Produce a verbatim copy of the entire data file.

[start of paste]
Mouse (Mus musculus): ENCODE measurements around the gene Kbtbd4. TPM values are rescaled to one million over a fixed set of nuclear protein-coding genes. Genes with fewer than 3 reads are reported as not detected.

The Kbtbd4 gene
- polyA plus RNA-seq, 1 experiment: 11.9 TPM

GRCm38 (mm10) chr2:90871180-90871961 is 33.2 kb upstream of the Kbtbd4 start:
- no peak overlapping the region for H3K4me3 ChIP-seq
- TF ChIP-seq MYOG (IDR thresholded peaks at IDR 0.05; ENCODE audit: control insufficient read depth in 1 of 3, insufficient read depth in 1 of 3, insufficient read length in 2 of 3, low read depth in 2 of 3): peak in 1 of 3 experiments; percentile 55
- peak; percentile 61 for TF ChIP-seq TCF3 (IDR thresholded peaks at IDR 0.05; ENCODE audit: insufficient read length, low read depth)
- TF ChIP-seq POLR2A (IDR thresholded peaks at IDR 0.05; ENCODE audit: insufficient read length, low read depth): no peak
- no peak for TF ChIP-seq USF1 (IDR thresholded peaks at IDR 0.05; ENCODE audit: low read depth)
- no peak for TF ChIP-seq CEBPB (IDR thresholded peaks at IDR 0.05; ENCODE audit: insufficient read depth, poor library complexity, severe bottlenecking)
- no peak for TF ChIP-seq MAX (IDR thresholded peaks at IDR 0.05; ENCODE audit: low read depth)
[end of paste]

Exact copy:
Mouse (Mus musculus): ENCODE measurements around the gene Kbtbd4. TPM values are rescaled to one million over a fixed set of nuclear protein-coding genes. Genes with fewer than 3 reads are reported as not detected.

The Kbtbd4 gene
- polyA plus RNA-seq, 1 experiment: 11.9 TPM

GRCm38 (mm10) chr2:90871180-90871961 is 33.2 kb upstream of the Kbtbd4 start:
- no peak overlapping the region for H3K4me3 ChIP-seq
- TF ChIP-seq MYOG (IDR thresholded peaks at IDR 0.05; ENCODE audit: control insufficient read depth in 1 of 3, insufficient read depth in 1 of 3, insufficient read length in 2 of 3, low read depth in 2 of 3): peak in 1 of 3 experiments; percentile 55
- peak; percentile 61 for TF ChIP-seq TCF3 (IDR thresholded peaks at IDR 0.05; ENCODE audit: insufficient read length, low read depth)
- TF ChIP-seq POLR2A (IDR thresholded peaks at IDR 0.05; ENCODE audit: insufficient read length, low read depth): no peak
- no peak for TF ChIP-seq USF1 (IDR thresholded peaks at IDR 0.05; ENCODE audit: low read depth)
- no peak for TF ChIP-seq CEBPB (IDR thresholded peaks at IDR 0.05; ENCODE audit: insufficient read depth, poor library complexity, severe bottlenecking)
- no peak for TF ChIP-seq MAX (IDR thresholded peaks at IDR 0.05; ENCODE audit: low read depth)